may, but are not required, to provide a signature line or check box 
where the consumer can indicate that he or she declines to opt in.
    4. Identification of consumer's account. An institution may use 
any reasonable method to identify the account for which the consumer 
submits the opt-in notice. For example, the institution may include 
a line for a printed name and an account number, as shown in Model 
Form A-9. Or, the institution may print a bar code or use other 
tracking information. See also comment 17(b)-6, which describes how 
an institution obtains a consumer's affirmative consent.
    5. Alternative plans for covering overdrafts. If the institution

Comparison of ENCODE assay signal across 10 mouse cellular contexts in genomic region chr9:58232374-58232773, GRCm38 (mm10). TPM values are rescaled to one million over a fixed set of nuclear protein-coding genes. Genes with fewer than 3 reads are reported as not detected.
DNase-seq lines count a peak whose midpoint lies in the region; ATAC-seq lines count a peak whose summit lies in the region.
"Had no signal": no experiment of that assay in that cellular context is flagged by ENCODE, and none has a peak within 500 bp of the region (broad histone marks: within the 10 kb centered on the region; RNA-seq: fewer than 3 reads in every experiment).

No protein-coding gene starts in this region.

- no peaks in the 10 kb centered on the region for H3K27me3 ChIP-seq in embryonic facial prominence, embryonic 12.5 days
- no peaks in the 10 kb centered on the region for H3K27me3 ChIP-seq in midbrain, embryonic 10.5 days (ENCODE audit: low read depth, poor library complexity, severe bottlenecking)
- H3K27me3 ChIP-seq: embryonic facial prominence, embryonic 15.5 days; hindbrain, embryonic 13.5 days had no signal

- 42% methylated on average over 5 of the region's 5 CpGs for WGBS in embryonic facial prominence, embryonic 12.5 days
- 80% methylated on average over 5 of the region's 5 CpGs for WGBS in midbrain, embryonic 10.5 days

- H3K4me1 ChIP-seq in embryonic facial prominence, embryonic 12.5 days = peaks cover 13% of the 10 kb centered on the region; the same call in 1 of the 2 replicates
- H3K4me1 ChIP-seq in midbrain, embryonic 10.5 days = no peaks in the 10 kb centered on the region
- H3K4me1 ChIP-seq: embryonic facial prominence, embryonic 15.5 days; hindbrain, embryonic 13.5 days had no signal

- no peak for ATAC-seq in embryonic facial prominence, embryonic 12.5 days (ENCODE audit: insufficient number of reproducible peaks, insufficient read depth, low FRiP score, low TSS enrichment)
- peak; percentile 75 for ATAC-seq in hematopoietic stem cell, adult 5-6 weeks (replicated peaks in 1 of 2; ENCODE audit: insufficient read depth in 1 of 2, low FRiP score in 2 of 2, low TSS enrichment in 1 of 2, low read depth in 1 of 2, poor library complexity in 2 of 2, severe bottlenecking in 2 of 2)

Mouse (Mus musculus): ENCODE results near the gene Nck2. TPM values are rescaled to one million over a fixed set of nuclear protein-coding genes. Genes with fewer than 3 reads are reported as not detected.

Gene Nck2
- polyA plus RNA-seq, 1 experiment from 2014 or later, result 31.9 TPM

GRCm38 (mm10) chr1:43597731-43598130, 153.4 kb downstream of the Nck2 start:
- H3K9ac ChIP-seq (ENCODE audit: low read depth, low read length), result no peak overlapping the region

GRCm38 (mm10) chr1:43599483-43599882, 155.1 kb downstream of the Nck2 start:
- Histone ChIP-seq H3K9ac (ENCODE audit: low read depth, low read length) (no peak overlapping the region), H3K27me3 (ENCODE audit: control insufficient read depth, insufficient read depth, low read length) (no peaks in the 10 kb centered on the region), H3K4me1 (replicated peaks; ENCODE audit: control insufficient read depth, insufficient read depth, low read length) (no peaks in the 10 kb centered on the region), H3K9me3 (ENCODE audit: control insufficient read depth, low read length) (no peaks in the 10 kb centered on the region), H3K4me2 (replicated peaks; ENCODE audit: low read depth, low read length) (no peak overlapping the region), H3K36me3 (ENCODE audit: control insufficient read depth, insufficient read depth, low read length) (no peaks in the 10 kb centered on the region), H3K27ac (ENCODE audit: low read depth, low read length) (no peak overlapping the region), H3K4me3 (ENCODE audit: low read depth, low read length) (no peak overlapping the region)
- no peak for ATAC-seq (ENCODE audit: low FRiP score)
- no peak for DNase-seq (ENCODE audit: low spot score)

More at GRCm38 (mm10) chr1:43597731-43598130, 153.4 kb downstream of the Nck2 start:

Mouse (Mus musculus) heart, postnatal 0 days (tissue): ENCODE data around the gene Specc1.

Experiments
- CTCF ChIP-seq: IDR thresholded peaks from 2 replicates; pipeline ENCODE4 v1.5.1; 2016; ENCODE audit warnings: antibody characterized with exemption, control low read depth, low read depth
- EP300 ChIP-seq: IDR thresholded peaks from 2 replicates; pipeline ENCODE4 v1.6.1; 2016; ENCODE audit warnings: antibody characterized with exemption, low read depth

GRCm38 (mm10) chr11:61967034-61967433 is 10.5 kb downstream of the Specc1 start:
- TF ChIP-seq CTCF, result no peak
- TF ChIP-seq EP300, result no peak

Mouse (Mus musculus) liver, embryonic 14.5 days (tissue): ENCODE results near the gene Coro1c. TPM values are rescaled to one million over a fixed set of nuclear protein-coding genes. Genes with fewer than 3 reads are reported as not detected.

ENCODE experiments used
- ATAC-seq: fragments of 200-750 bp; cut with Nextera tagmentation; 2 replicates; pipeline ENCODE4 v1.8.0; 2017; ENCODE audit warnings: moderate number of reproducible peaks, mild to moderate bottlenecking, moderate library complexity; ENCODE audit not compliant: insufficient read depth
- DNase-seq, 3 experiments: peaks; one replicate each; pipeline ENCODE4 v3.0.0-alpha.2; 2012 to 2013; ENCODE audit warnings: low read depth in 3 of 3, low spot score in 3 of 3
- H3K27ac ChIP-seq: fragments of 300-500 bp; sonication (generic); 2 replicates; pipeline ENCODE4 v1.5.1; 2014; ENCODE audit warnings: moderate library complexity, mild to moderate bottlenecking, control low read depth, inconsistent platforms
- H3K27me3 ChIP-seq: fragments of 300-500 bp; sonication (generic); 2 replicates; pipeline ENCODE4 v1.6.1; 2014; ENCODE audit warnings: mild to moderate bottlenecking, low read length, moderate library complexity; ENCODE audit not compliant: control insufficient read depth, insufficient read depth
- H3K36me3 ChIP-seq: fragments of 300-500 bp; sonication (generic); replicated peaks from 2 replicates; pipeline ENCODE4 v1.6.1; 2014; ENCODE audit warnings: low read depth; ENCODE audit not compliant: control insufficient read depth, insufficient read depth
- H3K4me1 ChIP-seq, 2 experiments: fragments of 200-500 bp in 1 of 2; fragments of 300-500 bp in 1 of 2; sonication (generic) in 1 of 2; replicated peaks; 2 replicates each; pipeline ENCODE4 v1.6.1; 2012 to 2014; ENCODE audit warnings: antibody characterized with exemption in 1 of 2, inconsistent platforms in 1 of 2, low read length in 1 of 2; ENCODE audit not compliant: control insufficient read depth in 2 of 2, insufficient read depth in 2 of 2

offers both a line of credit subject to the Board's Regulation Z (12 
CFR part 226) and a service that transfers funds from another 
account of the consumer held at the institution to cover overdrafts, 
the institution must state in its opt-in notice that both 
alternative plans are offered. For example, the notice might state 
``We also offer overdraft protection plans, such as a link to a 
savings account or to an overdraft line of credit, which may be less 
expensive than our standard overdraft practices.'' If the 
institution offers one, but not the other, it must state in its opt-
in notice the alternative plan that it offers. If the institution 
does not offer either plan, it should omit the reference to the 
alternative plans.

    By order of the Board of Governors of the Federal Reserve 
System, May 27, 2010.
Jennifer J. Johnson,
Secretary of the Board.
[FR Doc. 2010-13280 Filed 6-3-10; 8:45 am]
BILLING CODE 6210-01-P